October 12, 2005

Antipsychotic polypharmacy widespread, but limited evidence

A study published in the Brown University Psychopharmacology Update (October 1, 2005) suggests that antipsychotic polypharmacy (the taking of many antipsychotic drugs at the same time) continues to be widespread; but the evidence for effectiveness is limited. As a counterpoint - the study was carried out by Eli Lilly - (makers of Zyprexa, the leading drug on the market) - so the results may be biased. It seems that the issue of polypharmacy is something that the NIMH should, if it hasn't already, take up in one of their studies (so that doctors and patients can get an unbiased view of the issue).

The study summary notes:

* Results show prolonged antipsychotic polypharmacy is common during treatment of patients with schizophrenia in usual care settings

..." analysis of prescribing patterns showed that most of the patients had been treated with antipsychotic polypharmacy for prolonged periods. This is despite consensus guidelines recommending monotherapy for standard treatment of schizophrenia, with polypharmacy as a last resort."

The study was carried out by Douglas Faries of Eli Lilly and company, and colleagues. Christoph U. Correll, M.D., a coauthor of the study, told The Update: "This prospective naturalistic study adds to the existing, mostly shorter-term data, reconfirming the high prevalence of antipsychotic polypharmacy in the treatment of schizophrenia." Correll is a research psychiatrist at the Zucker Hillside Hospital, Glen Oaks, New York.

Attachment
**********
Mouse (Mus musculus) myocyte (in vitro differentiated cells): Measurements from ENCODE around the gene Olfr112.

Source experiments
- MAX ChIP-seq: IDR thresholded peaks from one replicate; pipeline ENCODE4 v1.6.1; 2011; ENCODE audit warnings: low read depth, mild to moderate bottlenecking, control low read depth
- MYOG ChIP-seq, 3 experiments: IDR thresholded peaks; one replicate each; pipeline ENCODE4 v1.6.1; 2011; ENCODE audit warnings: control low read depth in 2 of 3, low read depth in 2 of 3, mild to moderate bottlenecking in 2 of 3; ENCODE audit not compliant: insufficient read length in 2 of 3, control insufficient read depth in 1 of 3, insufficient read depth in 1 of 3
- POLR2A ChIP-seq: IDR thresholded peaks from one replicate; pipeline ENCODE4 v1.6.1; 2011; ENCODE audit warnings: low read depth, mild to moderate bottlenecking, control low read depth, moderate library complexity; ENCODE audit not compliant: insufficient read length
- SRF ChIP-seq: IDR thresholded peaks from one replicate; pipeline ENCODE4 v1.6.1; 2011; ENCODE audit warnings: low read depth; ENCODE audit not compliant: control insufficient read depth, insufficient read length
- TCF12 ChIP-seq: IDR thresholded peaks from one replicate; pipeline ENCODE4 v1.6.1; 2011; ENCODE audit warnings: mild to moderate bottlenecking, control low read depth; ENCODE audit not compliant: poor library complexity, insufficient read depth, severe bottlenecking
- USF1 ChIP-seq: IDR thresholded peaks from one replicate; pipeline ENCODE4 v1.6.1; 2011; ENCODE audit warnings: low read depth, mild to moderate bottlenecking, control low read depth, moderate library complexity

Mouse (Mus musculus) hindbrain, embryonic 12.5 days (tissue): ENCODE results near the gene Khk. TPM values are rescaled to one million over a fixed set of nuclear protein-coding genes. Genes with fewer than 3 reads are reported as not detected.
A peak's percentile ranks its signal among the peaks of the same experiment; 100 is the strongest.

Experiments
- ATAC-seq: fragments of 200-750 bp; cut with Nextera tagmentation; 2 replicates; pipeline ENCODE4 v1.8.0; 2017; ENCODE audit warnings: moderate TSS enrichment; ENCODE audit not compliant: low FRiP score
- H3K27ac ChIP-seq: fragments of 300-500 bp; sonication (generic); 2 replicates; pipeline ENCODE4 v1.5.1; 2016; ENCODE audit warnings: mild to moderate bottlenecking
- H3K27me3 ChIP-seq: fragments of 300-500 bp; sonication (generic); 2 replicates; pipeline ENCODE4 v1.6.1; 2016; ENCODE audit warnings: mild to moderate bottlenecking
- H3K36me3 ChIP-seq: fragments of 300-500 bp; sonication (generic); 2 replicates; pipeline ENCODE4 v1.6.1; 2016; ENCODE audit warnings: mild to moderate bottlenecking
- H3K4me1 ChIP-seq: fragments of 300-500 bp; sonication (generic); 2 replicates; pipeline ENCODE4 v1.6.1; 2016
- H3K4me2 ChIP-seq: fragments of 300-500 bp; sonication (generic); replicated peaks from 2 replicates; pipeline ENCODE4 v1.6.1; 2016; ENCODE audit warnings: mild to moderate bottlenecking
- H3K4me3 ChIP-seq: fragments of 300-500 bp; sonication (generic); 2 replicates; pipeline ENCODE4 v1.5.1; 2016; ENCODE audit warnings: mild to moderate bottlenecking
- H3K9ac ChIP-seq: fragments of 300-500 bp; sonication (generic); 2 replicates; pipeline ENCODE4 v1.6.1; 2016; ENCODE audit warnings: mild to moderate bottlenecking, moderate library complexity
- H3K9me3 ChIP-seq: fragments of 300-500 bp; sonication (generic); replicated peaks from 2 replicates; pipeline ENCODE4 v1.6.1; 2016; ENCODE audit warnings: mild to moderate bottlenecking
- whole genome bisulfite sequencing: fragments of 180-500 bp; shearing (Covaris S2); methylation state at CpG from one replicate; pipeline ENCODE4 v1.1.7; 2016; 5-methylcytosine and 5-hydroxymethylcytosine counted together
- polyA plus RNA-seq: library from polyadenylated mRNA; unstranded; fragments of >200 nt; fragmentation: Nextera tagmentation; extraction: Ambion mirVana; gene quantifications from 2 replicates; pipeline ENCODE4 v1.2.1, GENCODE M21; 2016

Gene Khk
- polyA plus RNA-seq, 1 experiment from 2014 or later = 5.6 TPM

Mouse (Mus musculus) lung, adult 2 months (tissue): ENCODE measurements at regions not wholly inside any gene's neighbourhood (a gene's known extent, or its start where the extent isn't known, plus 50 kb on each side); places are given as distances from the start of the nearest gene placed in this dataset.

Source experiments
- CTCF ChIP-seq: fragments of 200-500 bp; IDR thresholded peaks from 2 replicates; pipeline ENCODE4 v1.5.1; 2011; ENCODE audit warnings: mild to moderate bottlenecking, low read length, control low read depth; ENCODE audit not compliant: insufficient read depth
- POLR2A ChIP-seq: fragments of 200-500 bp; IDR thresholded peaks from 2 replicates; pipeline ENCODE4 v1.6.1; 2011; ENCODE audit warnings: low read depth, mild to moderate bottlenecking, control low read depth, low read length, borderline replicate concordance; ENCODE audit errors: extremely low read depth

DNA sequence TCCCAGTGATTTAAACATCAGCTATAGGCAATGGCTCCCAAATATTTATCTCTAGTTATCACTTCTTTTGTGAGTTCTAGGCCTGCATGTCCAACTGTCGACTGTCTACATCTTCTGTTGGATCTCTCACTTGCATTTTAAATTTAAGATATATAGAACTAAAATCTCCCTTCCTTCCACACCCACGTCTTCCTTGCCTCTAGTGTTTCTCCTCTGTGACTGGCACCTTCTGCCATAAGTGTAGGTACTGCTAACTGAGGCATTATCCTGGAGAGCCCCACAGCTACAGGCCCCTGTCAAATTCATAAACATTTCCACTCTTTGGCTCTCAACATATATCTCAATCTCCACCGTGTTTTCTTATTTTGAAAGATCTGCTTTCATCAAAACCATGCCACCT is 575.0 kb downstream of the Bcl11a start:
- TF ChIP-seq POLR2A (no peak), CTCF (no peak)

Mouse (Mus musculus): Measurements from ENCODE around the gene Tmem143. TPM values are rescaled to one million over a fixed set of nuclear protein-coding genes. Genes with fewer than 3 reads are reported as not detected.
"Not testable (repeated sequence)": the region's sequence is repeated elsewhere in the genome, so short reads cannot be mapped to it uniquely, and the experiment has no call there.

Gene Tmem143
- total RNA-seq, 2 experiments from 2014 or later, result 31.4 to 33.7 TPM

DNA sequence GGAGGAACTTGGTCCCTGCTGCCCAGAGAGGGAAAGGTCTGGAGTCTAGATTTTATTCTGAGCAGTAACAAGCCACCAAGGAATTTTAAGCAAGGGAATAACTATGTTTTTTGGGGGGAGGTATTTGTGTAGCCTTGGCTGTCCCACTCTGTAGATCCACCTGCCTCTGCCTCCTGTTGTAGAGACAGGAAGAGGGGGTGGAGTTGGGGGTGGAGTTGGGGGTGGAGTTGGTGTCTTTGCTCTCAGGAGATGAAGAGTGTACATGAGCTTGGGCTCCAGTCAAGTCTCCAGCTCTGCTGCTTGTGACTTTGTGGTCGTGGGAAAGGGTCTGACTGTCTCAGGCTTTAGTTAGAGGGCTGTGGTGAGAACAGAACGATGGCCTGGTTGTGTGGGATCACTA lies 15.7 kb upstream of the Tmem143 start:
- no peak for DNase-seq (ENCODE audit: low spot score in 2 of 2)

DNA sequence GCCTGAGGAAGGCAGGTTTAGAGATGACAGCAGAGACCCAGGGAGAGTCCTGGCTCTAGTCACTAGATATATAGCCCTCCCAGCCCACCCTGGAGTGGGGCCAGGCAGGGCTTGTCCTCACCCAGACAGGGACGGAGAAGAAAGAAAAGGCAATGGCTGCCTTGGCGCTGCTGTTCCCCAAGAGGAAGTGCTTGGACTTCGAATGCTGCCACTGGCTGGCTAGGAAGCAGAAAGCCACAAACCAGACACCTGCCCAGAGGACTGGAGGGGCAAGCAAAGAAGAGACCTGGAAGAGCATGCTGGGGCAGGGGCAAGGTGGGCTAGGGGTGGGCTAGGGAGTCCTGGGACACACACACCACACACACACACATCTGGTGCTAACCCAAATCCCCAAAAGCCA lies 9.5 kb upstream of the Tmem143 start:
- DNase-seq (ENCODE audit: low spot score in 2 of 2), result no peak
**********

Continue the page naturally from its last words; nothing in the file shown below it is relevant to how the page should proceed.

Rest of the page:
Monotherapy is recognized as a preferred method of treatment, according to Faries and colleagues, in part because it facilitates the clinician's ability to accurately evaluate a patient's response to new treatment. It allows documentation of a patient's response to "an adequate trial of each medication, helping to reduce the complexity of the medication regimen, reducing the risk of adverse events, and making it easier to assess and manage future symptom exacerbations."

The researchers indicate that "the body of evidence supporting the benefits of antipsychotic polypharmacy is limited and is in contrast to the extensive and compelling body of evidence supporting monotherapy with atypical antipsychotics." Only one consensus guideline, (2) they say, presents guidance on duration of antipsychotic polypharmacy, and that recommends it be used during cross-titration of drugs for 60 days or less.

Source: Brown University Psychopharmacology Update


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